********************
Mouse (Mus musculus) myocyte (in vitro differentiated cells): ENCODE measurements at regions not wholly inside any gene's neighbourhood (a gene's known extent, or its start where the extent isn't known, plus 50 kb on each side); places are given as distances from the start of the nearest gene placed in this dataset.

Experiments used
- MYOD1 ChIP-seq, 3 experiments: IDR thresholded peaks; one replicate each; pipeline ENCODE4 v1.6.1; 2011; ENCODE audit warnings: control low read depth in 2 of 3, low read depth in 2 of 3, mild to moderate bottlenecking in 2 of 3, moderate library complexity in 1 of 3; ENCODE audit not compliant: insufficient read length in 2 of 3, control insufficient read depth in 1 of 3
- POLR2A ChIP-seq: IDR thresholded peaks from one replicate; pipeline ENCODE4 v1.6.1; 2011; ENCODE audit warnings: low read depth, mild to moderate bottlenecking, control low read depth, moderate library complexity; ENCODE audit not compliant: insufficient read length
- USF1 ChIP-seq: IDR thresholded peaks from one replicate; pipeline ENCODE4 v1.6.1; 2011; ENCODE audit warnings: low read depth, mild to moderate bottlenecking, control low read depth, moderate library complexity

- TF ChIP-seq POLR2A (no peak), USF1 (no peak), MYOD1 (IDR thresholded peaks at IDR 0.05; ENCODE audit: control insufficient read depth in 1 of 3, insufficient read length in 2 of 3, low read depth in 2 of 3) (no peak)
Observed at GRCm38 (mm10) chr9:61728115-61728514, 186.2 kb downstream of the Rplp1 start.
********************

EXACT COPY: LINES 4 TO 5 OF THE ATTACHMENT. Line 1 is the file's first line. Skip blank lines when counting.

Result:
- POLR2A ChIP-seq: IDR thresholded peaks from one replicate; pipeline ENCODE4 v1.6.1; 2011; ENCODE audit warnings: low read depth, mild to moderate bottlenecking, control low read depth, moderate library complexity; ENCODE audit not compliant: insufficient read length
- USF1 ChIP-seq: IDR thresholded peaks from one replicate; pipeline ENCODE4 v1.6.1; 2011; ENCODE audit warnings: low read depth, mild to moderate bottlenecking, control low read depth, moderate library complexity